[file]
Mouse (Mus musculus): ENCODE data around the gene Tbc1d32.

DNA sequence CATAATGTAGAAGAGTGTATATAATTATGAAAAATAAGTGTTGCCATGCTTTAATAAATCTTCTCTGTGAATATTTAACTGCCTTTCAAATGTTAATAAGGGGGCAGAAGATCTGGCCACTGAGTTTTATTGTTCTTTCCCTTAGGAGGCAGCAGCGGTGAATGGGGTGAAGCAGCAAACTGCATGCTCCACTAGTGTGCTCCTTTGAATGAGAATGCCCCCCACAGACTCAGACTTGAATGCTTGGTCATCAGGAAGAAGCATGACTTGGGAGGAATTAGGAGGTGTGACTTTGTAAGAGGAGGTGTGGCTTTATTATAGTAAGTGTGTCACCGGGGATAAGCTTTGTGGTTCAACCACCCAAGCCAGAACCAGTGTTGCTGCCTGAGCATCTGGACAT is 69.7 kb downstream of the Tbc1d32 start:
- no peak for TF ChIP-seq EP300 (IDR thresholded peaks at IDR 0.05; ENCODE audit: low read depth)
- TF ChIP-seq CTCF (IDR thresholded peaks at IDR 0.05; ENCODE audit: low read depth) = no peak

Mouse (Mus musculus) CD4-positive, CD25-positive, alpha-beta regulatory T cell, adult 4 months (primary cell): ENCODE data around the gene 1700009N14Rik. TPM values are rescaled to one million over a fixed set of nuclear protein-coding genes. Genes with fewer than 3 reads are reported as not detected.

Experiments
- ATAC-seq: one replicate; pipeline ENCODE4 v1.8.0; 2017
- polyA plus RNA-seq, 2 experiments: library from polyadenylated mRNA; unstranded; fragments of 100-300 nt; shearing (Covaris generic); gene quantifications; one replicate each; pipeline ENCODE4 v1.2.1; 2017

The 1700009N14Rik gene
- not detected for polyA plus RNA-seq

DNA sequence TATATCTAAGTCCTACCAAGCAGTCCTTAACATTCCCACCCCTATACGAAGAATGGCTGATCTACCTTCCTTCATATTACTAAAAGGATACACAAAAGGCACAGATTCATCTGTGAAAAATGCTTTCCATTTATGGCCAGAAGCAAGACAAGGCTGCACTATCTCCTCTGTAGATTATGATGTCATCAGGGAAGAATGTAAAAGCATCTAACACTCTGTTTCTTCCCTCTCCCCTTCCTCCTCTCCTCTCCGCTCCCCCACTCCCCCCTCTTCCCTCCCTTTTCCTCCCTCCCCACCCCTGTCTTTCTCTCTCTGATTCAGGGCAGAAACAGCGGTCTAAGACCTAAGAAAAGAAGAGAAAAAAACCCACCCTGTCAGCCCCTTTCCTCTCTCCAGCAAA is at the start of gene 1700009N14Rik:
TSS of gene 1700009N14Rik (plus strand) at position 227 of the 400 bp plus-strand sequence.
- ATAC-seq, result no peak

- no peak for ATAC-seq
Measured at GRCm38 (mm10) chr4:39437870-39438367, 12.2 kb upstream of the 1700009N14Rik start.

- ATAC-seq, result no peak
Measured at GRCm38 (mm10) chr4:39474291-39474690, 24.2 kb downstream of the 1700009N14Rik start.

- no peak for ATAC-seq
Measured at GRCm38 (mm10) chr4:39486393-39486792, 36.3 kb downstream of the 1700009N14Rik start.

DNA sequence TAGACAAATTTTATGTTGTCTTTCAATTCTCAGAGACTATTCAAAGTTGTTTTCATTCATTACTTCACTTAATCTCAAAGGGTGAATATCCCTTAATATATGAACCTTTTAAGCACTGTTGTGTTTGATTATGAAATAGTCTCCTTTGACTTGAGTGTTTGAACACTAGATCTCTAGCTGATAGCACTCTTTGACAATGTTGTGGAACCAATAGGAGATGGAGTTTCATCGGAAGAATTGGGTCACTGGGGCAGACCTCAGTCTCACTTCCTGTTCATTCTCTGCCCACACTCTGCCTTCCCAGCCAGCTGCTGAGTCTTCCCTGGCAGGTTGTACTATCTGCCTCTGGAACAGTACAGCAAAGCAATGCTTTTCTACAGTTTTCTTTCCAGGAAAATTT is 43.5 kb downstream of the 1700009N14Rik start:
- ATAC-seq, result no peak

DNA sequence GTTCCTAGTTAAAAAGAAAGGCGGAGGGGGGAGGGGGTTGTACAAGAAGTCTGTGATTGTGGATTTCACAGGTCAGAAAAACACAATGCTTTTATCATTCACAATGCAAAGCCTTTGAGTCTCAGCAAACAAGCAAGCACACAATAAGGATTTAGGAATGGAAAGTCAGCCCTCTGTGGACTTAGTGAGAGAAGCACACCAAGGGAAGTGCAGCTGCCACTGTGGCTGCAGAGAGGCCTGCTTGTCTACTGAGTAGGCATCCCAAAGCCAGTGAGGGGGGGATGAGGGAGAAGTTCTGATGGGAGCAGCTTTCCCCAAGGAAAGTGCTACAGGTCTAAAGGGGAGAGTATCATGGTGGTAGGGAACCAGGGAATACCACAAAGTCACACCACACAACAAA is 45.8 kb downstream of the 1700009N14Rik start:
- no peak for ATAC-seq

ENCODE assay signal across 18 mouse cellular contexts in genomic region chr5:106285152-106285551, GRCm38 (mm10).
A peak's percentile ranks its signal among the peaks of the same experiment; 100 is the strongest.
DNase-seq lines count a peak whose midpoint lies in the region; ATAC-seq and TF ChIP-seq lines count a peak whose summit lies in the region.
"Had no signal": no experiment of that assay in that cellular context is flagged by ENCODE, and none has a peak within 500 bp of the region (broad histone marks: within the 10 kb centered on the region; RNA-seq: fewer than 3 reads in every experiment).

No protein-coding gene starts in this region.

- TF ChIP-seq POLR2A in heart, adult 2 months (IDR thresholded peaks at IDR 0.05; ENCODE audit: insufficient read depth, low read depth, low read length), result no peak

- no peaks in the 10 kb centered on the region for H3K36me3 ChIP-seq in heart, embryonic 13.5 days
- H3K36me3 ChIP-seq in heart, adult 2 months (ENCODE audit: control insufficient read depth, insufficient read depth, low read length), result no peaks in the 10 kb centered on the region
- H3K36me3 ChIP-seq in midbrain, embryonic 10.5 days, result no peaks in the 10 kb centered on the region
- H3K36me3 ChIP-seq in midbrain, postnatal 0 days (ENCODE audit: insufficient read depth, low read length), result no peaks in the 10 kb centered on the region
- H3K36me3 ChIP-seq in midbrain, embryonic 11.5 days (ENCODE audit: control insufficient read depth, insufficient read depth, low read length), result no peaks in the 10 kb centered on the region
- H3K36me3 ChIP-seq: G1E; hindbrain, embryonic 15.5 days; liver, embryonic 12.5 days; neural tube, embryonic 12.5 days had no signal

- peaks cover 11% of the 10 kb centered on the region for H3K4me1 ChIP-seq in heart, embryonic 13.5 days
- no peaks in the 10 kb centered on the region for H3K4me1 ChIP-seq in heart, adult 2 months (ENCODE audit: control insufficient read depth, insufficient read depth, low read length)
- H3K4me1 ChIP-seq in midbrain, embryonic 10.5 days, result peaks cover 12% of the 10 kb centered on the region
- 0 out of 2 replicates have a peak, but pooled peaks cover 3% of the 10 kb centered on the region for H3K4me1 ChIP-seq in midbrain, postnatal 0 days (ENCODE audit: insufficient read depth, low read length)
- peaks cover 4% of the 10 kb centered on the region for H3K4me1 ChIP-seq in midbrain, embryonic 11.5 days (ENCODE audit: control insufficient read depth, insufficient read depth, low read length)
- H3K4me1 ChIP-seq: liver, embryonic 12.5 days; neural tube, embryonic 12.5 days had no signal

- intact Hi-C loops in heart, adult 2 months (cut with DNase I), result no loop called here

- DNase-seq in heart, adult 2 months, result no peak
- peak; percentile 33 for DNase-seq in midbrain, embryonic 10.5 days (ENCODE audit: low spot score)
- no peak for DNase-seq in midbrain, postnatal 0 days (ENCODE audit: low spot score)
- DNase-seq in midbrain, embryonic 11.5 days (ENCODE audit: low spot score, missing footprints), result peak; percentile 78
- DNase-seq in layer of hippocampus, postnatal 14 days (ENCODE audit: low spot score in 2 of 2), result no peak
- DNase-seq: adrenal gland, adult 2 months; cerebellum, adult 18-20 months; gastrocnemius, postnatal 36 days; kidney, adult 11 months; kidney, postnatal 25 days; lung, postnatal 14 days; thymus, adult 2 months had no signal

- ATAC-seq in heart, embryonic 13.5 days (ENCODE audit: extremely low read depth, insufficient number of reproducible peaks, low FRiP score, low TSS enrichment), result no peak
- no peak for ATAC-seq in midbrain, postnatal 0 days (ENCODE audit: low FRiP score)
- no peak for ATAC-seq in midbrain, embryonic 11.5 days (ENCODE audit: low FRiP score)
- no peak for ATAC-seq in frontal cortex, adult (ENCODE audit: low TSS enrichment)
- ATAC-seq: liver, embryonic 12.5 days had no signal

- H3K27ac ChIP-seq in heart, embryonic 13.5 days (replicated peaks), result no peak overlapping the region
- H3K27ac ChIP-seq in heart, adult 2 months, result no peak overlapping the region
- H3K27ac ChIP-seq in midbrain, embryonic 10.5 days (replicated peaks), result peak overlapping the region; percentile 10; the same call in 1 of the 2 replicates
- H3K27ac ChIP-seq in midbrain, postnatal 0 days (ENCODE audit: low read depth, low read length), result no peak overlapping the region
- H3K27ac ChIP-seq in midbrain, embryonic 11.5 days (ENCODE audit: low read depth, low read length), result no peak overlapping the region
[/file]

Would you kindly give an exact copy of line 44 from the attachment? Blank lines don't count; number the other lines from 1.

- peak; percentile 33 for DNase-seq in midbrain, embryonic 10.5 days (ENCODE audit: low spot score)